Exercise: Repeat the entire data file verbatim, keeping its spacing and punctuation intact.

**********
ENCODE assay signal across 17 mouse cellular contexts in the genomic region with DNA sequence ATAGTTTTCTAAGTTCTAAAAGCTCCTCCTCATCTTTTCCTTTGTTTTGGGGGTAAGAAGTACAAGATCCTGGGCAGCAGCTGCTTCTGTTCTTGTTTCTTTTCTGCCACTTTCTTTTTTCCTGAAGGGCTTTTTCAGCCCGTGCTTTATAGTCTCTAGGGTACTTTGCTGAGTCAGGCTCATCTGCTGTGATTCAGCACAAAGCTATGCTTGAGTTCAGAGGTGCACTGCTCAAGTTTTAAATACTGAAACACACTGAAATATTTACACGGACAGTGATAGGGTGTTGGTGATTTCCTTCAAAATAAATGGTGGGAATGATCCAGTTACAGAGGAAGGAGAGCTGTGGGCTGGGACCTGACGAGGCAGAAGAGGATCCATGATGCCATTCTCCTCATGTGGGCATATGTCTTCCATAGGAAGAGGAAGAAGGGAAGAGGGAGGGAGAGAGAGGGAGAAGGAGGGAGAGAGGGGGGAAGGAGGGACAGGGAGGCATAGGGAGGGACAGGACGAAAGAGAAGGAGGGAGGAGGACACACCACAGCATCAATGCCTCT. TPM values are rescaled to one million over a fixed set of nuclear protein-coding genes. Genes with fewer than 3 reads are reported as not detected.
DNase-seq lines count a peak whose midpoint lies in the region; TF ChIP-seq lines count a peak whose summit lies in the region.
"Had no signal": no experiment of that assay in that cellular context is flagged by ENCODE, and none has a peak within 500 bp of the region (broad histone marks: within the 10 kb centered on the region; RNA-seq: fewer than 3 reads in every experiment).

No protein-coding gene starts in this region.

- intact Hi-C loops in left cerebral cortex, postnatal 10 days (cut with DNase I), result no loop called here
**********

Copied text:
ENCODE assay signal across 17 mouse cellular contexts in the genomic region with DNA sequence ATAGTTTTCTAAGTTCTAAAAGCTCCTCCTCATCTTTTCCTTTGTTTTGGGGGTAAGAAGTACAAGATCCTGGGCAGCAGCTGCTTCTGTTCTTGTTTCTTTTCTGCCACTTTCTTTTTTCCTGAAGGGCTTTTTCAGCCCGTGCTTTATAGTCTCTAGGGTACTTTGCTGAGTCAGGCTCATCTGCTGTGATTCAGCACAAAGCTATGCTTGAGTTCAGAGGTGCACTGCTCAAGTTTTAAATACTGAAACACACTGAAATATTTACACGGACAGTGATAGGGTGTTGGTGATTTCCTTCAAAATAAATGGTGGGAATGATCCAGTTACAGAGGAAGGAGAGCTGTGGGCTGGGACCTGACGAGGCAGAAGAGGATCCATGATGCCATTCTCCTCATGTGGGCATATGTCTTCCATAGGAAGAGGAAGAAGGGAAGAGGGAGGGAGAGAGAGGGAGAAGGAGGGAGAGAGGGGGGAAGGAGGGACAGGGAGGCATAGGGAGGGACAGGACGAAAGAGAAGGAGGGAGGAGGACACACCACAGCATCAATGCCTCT. TPM values are rescaled to one million over a fixed set of nuclear protein-coding genes. Genes with fewer than 3 reads are reported as not detected.
DNase-seq lines count a peak whose midpoint lies in the region; TF ChIP-seq lines count a peak whose summit lies in the region.
"Had no signal": no experiment of that assay in that cellular context is flagged by ENCODE, and none has a peak within 500 bp of the region (broad histone marks: within the 10 kb centered on the region; RNA-seq: fewer than 3 reads in every experiment).

No protein-coding gene starts in this region.

- intact Hi-C loops in left cerebral cortex, postnatal 10 days (cut with DNase I), result no loop called here